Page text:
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Dig Deep

“He is like a man which built an house, and digged deep.”  Luke 6:48

The parable of the two builders and two houses cannot be understood by merely looking at the purpose and intent.  The floor plans were no doubt very similar, as were the building materials, the timing, skill and general location.  Yet, there were two very different outcomes.  The storms didn’t move the first house; they left the second house in ruins.  The difference was in the foundations.  The house on the rock stood; the one built on the sand collapsed.  The first man took the time to dig deep; the second man supposed that all that digging was a waste of time.  The second man probably built his house in record time.  He may have been finishing up the latch on the front door, or painting the last piece of trim when he looked out and saw that his neighbor was just nailing the rafters into place.  He smirked, “Ha! Levi hasn’t even got his roof done!”  

Let’s cut to the chase.  We’re talking about the real, authentic you.  You are a complex creature.  “Fearfully and wonderfully made.”  You are more than muscle and blood, skin and bones.  You are more than a homo sapiens who walks upright, breathes, eats, sleeps, wears clothes and works for a living.  Inside of you lives a dynamic personality with motivations, desires, loves, affections, drives, beliefs and intentions.  God has a vested interest in your inner person.  “Neither is there any creature that is not manifest in his sight: but all things are naked and opened unto the eyes of him with whom we have to do.” Hebrews 4:13. Question: How deep are you willing to dig?  The integrity of your house is a function of the depth of your digging.  You can live cheap or you can dig deep!  You can race and lose, or you can painstakingly do the job right and win.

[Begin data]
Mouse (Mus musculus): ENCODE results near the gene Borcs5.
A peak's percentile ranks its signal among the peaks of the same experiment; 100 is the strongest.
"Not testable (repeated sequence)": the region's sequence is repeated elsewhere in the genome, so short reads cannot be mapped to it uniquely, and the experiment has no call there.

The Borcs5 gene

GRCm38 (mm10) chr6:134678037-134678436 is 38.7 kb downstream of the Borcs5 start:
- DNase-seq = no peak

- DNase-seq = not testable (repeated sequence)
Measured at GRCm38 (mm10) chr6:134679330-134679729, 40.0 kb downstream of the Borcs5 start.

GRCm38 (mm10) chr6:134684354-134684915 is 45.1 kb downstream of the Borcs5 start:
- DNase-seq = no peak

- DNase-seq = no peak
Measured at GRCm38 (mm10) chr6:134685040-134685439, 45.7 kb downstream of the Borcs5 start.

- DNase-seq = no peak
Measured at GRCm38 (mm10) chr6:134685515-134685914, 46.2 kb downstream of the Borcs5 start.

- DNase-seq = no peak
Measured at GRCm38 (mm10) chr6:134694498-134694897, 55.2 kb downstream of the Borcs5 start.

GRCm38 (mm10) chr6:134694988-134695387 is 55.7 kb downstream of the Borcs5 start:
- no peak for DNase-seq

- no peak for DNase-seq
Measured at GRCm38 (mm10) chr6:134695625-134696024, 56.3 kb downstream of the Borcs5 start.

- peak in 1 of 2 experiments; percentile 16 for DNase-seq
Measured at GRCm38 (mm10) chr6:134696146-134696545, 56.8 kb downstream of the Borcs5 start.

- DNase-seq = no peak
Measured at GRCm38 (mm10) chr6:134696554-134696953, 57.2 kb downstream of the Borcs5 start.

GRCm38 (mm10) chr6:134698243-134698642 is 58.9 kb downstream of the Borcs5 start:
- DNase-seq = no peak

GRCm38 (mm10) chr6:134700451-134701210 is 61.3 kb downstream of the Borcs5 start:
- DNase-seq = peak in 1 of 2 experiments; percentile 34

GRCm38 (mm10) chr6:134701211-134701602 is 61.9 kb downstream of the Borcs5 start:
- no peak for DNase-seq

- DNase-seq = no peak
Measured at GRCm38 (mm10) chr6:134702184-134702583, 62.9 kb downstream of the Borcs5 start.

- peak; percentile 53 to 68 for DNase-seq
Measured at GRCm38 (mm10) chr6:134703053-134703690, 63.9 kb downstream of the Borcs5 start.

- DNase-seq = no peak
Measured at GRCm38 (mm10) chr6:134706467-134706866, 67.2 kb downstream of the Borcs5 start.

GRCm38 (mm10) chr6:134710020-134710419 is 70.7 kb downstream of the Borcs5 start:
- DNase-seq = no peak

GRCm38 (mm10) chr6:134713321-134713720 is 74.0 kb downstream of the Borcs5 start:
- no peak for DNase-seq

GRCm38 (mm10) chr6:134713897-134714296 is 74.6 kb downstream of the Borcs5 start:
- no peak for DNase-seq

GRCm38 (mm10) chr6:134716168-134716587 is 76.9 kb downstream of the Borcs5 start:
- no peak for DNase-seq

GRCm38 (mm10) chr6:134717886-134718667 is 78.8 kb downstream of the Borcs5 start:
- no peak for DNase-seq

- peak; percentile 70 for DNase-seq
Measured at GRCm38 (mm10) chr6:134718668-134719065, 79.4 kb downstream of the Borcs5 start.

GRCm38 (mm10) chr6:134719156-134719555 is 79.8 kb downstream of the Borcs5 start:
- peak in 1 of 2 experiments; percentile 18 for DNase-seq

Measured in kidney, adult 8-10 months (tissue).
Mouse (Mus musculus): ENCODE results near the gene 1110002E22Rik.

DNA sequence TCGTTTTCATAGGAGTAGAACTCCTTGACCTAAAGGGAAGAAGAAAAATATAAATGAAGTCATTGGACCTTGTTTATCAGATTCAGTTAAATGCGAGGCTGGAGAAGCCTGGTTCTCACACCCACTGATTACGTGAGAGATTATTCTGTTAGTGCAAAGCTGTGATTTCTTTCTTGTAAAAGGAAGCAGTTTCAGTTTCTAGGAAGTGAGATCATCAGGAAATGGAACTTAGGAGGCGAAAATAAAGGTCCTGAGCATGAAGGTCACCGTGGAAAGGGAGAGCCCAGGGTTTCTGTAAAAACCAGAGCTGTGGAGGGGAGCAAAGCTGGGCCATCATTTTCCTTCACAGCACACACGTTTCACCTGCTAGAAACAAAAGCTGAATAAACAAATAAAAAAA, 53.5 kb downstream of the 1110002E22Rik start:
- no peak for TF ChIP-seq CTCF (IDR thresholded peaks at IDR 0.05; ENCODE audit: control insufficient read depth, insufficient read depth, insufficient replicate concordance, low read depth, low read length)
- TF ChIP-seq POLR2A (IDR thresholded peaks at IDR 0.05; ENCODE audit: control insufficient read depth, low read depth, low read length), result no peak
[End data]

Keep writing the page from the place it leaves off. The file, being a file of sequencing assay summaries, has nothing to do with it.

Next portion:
God has x-ray vision.  He sees hidden things.  That’s why there is a divine invention called repentance.  It represents the invasive process of digging.  Shallow, incomplete repentance seems godly, but it is only an exercise in self-deception.  Shallow repentance stops short of real pain.  Deep repentance drives through the pain because a real relationship with God is worth any amount of discomfort.  And so, the quest, the goal, the mission that each of us has is to get to that place of the inward parts, to keep digging until we reach the solid rock of truth.  

Old Testament animal sacrifices were grisly.  It was such a complete, bloody carving up of the animal that there was no chance it would come back to life.  That gruesome example defines repentance.  When a sensitive subject comes up, some say, “I’m not going there.”  I’m sorry, but you have to “go there!” Dig deep. Get to the foundation rock. Dig into your relationships, loves, habits, weaknesses.  Dig dirty.  There’s no such thing as a nice repentance; it’s gonna hurt.  Dig up offenses, attitudes, hurts, questions about God.  Dig through roots of bitterness, shame, inadequacies, loss.  Dig through the clay of habits, addictions, failures, disappointments.  Don’t build your fancy house on a shaky foundation.  When do you stop digging?  You are not through digging when you get tired, or just because you hit boulder too big for you to handle, or when you run out of time. You are only through digging when you have reached the foundation rock! 

Storms do come.  Loss, sickness, break-ups, accidents, rejection and death.  My parents’ first child died of diphtheria at ten months old.  They not only survived the tragedy, they flourished.  They went on to plant a church, and then pastor another church. They enjoyed forty-seven years of marital bliss.  The key was that they dug down to the foundation rock!  Dig, my friend, dig deep!  The rock is there if you dig deep enough!

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